The experience of Catholics in England during the reign of Queen Elizabeth I (1558-1603) provides an interesting example of the difficulties religious minorities faced in the period. Though Protestants were viciously persecuted by the Catholic Queen Mary, the beginning of Elizabeth's reign in 1558 ushered in a period of relative tranquility. The excommunication of Elizabeth in 1570 by Pope Pius V , internal Catholic plotting, and international tension with Catholic Spain, however, changed all of this. Seen as security threats and potential enemy agents, Catholics, and especially continental-educated priests, were increasingly persecuted by the authorities as traitors and enemies of the state.
The Jesuit and Catholic martyr Edmund Campion (1540-1581) was the best known of the victims of Elizabeth's persecution of Catholics. Returning to England from the Continent in 1580, Campion was eventually captured, tortured, and executed.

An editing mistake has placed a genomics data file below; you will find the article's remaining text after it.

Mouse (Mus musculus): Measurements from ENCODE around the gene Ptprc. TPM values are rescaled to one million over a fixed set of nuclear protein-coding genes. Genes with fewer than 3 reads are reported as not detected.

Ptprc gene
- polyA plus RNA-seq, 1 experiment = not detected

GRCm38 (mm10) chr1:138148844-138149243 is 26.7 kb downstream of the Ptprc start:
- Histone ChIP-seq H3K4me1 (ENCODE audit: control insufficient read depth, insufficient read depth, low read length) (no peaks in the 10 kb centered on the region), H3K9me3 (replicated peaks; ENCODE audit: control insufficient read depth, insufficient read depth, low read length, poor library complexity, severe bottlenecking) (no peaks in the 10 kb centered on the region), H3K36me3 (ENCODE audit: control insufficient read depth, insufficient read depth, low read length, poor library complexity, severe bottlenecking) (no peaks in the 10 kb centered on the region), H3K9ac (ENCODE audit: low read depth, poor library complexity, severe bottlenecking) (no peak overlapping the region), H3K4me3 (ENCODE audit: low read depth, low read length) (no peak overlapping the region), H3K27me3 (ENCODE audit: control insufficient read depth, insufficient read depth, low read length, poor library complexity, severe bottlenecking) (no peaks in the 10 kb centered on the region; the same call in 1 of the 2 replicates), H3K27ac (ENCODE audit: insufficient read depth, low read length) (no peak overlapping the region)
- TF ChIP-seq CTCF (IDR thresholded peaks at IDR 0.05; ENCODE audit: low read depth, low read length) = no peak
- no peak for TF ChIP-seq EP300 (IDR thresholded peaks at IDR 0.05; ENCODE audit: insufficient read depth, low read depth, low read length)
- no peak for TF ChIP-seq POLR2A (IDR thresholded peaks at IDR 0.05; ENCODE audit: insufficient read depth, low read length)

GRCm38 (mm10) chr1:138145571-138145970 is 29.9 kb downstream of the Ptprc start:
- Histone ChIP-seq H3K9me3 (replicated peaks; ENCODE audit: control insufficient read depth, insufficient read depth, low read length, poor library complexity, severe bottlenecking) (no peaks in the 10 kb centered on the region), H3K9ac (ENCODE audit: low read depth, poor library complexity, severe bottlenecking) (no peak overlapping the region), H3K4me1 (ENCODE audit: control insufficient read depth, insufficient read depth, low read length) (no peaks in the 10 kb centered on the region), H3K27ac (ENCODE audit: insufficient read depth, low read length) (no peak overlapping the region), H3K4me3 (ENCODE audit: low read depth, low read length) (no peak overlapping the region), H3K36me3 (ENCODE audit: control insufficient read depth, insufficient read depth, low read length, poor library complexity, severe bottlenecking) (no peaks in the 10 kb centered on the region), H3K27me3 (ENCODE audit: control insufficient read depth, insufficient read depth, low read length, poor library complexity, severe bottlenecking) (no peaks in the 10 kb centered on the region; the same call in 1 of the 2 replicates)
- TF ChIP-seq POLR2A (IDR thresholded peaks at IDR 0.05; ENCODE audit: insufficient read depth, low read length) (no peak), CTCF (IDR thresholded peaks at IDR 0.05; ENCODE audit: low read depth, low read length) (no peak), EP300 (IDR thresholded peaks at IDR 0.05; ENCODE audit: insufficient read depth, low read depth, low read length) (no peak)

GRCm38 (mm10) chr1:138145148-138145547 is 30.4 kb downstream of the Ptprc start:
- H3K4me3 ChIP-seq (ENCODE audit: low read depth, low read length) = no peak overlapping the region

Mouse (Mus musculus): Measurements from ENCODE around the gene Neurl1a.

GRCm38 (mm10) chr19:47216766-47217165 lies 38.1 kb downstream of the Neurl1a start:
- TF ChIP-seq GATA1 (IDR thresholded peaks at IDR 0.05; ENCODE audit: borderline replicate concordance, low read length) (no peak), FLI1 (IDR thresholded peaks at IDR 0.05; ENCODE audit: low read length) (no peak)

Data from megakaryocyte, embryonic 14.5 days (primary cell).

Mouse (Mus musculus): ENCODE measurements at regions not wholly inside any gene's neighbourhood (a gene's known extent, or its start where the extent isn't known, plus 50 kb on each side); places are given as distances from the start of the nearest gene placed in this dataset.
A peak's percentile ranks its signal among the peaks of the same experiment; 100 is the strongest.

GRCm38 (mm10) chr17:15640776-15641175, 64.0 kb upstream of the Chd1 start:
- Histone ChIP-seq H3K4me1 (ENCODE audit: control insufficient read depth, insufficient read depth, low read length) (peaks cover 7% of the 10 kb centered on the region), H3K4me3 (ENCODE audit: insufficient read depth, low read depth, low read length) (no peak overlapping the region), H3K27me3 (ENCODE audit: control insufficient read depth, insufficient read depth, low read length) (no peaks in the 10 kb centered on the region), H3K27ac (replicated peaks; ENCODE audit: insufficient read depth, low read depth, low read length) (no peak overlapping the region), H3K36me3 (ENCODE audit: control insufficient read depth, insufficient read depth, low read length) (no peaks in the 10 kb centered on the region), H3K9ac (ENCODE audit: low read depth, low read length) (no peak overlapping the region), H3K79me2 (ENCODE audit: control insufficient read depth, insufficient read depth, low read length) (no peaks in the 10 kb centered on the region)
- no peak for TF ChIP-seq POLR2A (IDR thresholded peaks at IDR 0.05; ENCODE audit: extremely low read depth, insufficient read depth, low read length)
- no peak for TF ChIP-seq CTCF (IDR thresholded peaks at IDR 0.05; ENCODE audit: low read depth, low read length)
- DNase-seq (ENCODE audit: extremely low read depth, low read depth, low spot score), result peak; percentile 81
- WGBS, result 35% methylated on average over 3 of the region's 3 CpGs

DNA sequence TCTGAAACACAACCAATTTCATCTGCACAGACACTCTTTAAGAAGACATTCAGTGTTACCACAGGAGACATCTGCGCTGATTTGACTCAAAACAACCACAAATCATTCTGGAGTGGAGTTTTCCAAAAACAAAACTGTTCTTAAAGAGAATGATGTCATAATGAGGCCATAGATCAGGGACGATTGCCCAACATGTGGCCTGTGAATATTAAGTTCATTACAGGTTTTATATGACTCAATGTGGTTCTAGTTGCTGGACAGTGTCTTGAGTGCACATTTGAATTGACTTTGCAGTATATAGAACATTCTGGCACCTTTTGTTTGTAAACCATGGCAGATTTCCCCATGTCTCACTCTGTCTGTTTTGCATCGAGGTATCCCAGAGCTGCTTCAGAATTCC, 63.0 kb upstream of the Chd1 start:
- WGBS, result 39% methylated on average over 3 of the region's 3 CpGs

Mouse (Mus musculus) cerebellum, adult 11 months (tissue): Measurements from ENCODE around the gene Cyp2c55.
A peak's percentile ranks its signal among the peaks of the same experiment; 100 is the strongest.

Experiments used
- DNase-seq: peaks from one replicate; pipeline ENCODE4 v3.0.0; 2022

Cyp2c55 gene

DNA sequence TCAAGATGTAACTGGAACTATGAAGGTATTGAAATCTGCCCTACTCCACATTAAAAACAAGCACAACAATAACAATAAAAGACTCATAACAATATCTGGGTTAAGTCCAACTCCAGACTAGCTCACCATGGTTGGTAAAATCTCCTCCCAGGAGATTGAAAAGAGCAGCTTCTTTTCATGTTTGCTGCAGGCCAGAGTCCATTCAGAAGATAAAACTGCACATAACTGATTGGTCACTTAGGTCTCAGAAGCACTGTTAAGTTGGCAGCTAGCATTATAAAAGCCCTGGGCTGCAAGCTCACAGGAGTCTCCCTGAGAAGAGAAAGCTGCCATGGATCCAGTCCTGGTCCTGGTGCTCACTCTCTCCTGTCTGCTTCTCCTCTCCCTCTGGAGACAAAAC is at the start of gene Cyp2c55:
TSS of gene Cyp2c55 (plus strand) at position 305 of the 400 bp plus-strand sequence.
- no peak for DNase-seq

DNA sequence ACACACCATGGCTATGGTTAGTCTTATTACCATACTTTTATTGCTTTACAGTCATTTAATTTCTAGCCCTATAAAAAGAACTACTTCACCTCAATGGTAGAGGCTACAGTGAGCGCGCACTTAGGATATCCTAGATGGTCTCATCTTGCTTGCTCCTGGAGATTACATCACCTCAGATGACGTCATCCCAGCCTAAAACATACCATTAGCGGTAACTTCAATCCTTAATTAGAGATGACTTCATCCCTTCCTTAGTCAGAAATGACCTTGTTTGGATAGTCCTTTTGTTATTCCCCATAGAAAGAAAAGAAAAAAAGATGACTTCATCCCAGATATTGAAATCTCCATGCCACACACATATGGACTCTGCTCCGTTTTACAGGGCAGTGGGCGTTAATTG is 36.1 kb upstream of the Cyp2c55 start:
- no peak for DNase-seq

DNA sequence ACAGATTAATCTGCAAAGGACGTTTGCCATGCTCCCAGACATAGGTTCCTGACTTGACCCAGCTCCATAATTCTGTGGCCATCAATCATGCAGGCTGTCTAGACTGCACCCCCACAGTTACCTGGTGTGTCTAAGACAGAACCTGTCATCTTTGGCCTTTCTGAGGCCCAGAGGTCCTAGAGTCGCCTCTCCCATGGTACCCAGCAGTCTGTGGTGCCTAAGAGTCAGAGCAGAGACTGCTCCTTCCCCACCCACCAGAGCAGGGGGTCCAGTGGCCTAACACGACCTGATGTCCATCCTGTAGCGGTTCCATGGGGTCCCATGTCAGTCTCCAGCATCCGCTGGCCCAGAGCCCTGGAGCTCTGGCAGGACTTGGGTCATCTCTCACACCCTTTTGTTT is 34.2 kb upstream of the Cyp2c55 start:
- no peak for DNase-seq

This contemporary manuscript is a copy of the interrogation on 22 June 1587 of the Jesuit and friend of Campion, William Weston. The gallows symbol indicated that he was scheduled for execution. Weston avoided this fate, dying in Spain in 1616.